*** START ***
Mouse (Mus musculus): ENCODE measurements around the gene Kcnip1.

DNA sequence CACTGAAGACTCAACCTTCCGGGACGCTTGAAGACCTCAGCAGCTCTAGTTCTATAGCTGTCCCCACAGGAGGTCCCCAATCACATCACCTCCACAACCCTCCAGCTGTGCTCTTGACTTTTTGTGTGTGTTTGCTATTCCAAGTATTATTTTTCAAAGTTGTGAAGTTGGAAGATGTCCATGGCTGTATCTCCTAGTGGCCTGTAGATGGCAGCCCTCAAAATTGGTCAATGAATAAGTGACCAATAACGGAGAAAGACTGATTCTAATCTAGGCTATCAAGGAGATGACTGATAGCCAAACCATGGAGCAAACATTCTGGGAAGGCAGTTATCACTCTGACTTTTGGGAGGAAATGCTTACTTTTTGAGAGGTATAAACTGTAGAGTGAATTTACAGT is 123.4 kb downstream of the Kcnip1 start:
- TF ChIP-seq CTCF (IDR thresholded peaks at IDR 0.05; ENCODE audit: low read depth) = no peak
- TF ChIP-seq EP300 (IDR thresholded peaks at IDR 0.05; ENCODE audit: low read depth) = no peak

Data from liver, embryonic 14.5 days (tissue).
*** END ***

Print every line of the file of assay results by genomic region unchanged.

Mouse (Mus musculus): ENCODE measurements around the gene Kcnip1.

DNA sequence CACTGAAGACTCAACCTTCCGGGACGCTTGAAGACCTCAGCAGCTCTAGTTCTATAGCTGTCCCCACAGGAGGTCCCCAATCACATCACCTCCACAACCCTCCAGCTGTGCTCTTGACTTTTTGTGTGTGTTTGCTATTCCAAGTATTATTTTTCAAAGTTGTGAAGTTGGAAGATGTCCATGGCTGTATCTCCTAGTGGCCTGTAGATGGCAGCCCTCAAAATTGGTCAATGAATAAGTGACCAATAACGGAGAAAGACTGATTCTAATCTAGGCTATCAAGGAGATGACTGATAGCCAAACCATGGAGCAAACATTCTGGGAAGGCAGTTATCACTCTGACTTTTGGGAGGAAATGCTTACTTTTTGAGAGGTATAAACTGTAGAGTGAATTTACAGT is 123.4 kb downstream of the Kcnip1 start:
- TF ChIP-seq CTCF (IDR thresholded peaks at IDR 0.05; ENCODE audit: low read depth) = no peak
- TF ChIP-seq EP300 (IDR thresholded peaks at IDR 0.05; ENCODE audit: low read depth) = no peak

Data from liver, embryonic 14.5 days (tissue).